Waiting for Superman


Why is our society so obsessed about “broken schools?”  Is is a surprise that we have troubled young people when we have so many “broken homes?”  The US divorce rate is one of the highest in the world: http://www.nationmaster.com/graph/peo_div_rat-people-divorce-rate


My point is, families are letting the schools down.  The family isn’t sending kids to school prepared to learn.  Many students come to school with little or no manners and have to learn social skills that should probably be learned at home.  Many students also come to school hungry and tired, and are victims of abuse and violence.  These students are difficult to teach, but public  schools in the United States do what they can, with amazing results.    These students (and their families) facing challenges are often intimidated and threatened by the school system  and are probably not even aware of charter school options and will not benefit from charter schools.  In fact, since many of the better students do choose to leave their schools and attend charter schools, the students left behind lose their peer tutors and the overall quality of their education suffers even more.

It is a shame that people with little or no experience teaching in public schools, seem to know how to fix those very schools which, in many cases, they didn’t even attend.   Bill Gates attended a private high school, then dropped out of Harvard.  This is our public education savior?  Davis Guggenheim is free to express his opinion, and he seems to dislike teachers and unions.    He admits that he drives past three public schools to take his child to a charter school, and he says “it haunts me.”  I guess it doesn’t haunt him enough to help out his local public school.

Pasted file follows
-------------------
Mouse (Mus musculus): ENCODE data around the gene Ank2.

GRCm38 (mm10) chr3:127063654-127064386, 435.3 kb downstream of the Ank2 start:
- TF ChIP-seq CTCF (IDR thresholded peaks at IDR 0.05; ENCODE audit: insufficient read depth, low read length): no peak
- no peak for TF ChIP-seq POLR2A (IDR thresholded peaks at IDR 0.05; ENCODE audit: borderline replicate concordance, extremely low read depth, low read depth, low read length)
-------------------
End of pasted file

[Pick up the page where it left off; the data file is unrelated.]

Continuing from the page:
Michelle Rhee, Chancellor of DC Public Schools say she “knows” students are getting a crappy education?  Get rid of her negative thinking, find somebody positive with energy.  Someone who can talk parents and families into fulfilling their obligations and raising their children with the support they need.

A common theme to improve public school performance seems to be to fire bad teachers and break unions.  I believe this is backwards and negative thinking, looking at the glass as half-empty.  Instead, let’s screen and hire great teachers.  Teaching is difficult to evaluate and measure.  Many of the evaluators are administrators, who were not great teachers and wanted out of the classroom.  Many great teachers just “have it.”   The current system takes new and beginning teachers and focuses on staff development in the early years.  For a teacher who doesn’t “have it,” this could be a waste of time.  Bad teachers should have never been hired in the first place.  Bad administrators hired them.  From this point on, let’s hire only the best.

Whatever we do, let’s all look in the mirror.  Are parents sending their children to school prepared?  Are they supporting their schools?  It all starts at home!

We see all this money pledged to reform schools.  Make smaller learning communities, buy more supplies, better curriculum.  If we focused some of this on parents doing a better job at home, the change would be dramatic.  If each family spent one hour per day/night on schoolwork with their children, test scores and performance would surge.  Bill Gates could stop worrying about teacher pensions.

Here is school reform;  HOME REFORM.  FAMILY SUPPORT.  Let’s be obsessed with “broken homes!”


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